// - otherBlocks is a list containing the rest of the blocks
match branch, otherBlocks with
| Br target, next :: _ 
    when target = next -> // Case A
| Beq (equalTarget, notEqualTarget), next :: _ 
    when equalTarget = next -> // Case B
    generator.Emit(OpCodes.Bne_Un, labels.[notEqualTarget])
| Beq (equalTarget, notEqualTarget), next :: _ 
    when notEqualTarget = next -> // Case C
    generator.Emit(OpCodes.Beq, labels.[equalTarget])
| Br { Instructions = [ ]; Branch = Ret }, _-> // Case D
| branchOpCode, _ ->    // None of the above apply
    emitBranch labels branchOpCode

Finally -- and here's what I've been building up to with these last couple of posts -- we can implement tail call recursion, using the prefix. Our graph data structures allow us to literally look for the situation that the IL spec requires: a call instruction immediately followed by ret. In our case, this happens when a block's branch is Ret, and the last instruction of that block is Call:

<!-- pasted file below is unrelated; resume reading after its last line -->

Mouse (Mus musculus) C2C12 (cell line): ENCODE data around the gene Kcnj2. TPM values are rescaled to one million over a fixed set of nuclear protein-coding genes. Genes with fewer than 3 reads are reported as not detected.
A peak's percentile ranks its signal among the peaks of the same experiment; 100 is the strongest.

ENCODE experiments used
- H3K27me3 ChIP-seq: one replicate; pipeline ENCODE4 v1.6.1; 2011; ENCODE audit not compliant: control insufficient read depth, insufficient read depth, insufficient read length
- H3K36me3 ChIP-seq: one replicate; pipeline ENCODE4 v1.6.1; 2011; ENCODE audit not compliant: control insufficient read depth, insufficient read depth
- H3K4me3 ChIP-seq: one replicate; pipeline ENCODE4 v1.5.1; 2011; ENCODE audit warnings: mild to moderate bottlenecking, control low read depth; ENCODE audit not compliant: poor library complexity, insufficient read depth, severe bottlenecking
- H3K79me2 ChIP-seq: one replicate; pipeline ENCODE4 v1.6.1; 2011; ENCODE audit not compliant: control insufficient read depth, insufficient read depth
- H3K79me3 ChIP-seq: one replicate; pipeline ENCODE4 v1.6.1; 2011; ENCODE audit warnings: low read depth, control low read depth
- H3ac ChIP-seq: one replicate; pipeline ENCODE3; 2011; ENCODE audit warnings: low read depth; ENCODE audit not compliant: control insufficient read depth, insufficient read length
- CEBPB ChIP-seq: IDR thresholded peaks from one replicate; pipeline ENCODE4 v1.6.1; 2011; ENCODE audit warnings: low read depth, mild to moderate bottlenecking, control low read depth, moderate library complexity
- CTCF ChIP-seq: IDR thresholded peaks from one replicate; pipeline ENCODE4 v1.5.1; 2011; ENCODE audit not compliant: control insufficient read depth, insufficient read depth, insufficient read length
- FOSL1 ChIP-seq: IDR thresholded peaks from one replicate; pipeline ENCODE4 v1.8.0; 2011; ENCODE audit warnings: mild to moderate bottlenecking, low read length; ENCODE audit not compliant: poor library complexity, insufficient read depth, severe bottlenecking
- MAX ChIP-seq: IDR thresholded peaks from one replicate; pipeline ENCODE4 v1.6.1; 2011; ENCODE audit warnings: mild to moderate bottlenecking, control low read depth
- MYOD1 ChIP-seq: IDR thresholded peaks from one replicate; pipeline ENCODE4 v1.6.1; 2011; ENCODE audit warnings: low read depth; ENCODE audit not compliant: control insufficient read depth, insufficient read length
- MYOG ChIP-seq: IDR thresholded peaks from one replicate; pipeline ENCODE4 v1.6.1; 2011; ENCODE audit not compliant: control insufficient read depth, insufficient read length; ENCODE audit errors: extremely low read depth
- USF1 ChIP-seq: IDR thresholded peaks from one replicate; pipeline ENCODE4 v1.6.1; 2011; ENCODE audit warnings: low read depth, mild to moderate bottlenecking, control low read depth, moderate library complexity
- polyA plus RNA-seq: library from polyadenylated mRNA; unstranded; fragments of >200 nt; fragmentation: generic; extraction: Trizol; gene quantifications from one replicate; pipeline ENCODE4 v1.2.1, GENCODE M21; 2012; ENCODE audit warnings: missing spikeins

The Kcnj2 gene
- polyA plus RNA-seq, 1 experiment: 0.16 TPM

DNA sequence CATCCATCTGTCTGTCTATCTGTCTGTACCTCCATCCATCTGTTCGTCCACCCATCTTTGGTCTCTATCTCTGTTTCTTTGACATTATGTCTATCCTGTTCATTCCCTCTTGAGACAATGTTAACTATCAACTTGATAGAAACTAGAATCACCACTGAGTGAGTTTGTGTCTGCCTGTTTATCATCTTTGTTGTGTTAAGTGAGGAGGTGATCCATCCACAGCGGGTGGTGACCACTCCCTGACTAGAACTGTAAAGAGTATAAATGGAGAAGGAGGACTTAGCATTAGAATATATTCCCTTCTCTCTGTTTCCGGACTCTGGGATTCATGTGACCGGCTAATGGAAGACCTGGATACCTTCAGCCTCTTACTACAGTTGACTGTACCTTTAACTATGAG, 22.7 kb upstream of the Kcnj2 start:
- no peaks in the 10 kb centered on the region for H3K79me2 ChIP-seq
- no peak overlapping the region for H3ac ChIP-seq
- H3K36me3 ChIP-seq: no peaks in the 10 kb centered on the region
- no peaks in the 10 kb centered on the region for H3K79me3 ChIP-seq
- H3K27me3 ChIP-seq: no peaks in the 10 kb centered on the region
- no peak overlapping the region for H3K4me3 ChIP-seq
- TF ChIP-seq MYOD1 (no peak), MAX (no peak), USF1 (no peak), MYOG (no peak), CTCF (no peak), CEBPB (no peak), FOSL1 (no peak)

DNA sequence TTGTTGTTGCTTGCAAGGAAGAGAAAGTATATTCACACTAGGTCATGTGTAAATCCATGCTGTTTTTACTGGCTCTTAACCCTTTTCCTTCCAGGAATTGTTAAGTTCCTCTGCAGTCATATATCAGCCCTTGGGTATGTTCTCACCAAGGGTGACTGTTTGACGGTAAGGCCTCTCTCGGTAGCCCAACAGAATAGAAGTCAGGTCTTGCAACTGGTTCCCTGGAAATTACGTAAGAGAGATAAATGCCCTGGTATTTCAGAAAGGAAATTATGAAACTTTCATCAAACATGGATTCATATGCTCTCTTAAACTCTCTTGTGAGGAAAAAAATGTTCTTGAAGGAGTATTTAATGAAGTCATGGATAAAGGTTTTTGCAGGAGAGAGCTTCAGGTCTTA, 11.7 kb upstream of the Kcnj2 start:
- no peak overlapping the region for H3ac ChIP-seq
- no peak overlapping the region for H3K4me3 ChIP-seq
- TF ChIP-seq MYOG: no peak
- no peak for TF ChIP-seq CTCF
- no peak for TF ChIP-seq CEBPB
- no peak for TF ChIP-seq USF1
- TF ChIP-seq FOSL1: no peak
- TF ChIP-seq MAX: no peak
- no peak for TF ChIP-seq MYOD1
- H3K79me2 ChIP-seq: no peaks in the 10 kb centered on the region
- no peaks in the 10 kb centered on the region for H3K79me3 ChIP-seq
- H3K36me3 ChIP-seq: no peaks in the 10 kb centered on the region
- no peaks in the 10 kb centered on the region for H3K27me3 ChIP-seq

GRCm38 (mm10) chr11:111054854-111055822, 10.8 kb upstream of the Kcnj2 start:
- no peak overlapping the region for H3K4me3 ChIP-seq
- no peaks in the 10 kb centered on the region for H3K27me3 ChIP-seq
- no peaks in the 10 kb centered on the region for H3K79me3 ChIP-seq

let rec emitInstructions block = 
    let isRetBlock =
        // A slight hack: due to the above optimisations,
        //  there's a couple of ways of emitting a Ret
        match block with
        | { Branch = Ret } -> true
        | { Branch = Br {
            Instructions = [ ]; 
            Branch = Ret } } -> true
        | _ -> false
    | [ Call _ as instruction ] when isRetBlock ->
        emitInstruction instruction
    | instruction :: otherInstructions ->
        emitInstruction instruction
        emitInstructions block otherInstructions
    | [ ] ->

By reorganising my compiler to support tail recursion I've learned that:

  • Changing your data structures (in this case, implementing a control flow graph) can often make a previously difficult algorithm (tail call detection) straightforward
  • If you haven't got any unit tests, you're not refactoring, you're just changing stuff. I've now written unit tests for the main features supported by the compiler. As an aside, I think NUnit tests written in F# look nicer than their C# equivalents, although I was slightly disappointed that NUnit made me write a class with instance methods, whereas it would have been neater to have some functions for test cases defined directly inside an F# module.
  • Writing a blog post on a topic before attempting it is a great way to get your thoughts clear in your head before starting

What I might look at next is some more sophisticated algorithms over the control flow graph. Once you have a graph you make available a whole field of algorithms to use on your data. I haven't looked at it yet in detail, but I like Steve Horsfield's data structure for modelling directional graphs.